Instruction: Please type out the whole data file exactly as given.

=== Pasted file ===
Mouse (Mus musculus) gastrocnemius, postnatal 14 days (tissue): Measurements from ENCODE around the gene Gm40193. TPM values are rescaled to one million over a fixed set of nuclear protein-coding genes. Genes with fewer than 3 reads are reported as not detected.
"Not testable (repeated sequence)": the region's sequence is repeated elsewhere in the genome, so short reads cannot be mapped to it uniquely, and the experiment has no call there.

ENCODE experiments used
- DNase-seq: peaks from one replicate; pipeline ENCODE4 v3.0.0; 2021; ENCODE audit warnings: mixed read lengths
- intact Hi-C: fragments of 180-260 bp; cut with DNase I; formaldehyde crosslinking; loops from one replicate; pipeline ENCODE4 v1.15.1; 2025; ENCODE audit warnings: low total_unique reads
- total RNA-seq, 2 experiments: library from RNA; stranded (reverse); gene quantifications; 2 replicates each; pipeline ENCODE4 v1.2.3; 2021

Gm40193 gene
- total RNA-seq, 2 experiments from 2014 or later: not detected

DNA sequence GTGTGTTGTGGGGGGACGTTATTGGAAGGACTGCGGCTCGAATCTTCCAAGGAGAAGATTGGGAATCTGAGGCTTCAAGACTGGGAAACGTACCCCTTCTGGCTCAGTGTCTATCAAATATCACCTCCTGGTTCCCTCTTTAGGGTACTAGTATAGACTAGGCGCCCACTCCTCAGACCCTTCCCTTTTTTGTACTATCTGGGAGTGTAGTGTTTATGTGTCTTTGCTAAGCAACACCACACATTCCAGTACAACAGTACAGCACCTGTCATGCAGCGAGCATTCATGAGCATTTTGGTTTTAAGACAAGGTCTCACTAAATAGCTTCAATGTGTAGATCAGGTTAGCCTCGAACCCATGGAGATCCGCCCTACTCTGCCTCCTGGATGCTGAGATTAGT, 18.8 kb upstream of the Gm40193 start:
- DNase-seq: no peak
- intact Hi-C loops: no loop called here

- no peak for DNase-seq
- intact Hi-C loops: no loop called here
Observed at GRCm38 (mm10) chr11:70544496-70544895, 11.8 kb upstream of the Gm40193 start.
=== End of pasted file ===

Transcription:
Mouse (Mus musculus) gastrocnemius, postnatal 14 days (tissue): Measurements from ENCODE around the gene Gm40193. TPM values are rescaled to one million over a fixed set of nuclear protein-coding genes. Genes with fewer than 3 reads are reported as not detected.
"Not testable (repeated sequence)": the region's sequence is repeated elsewhere in the genome, so short reads cannot be mapped to it uniquely, and the experiment has no call there.

ENCODE experiments used
- DNase-seq: peaks from one replicate; pipeline ENCODE4 v3.0.0; 2021; ENCODE audit warnings: mixed read lengths
- intact Hi-C: fragments of 180-260 bp; cut with DNase I; formaldehyde crosslinking; loops from one replicate; pipeline ENCODE4 v1.15.1; 2025; ENCODE audit warnings: low total_unique reads
- total RNA-seq, 2 experiments: library from RNA; stranded (reverse); gene quantifications; 2 replicates each; pipeline ENCODE4 v1.2.3; 2021

Gm40193 gene
- total RNA-seq, 2 experiments from 2014 or later: not detected

DNA sequence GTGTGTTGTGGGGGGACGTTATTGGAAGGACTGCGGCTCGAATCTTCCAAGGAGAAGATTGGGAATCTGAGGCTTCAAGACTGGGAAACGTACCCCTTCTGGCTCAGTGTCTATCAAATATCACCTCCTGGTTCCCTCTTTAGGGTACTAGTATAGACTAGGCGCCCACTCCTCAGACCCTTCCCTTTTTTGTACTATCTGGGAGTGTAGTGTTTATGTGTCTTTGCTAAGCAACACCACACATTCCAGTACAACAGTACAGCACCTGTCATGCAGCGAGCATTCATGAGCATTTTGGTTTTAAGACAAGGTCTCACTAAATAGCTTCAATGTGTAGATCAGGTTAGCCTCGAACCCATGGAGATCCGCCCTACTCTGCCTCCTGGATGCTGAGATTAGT, 18.8 kb upstream of the Gm40193 start:
- DNase-seq: no peak
- intact Hi-C loops: no loop called here

- no peak for DNase-seq
- intact Hi-C loops: no loop called here
Observed at GRCm38 (mm10) chr11:70544496-70544895, 11.8 kb upstream of the Gm40193 start.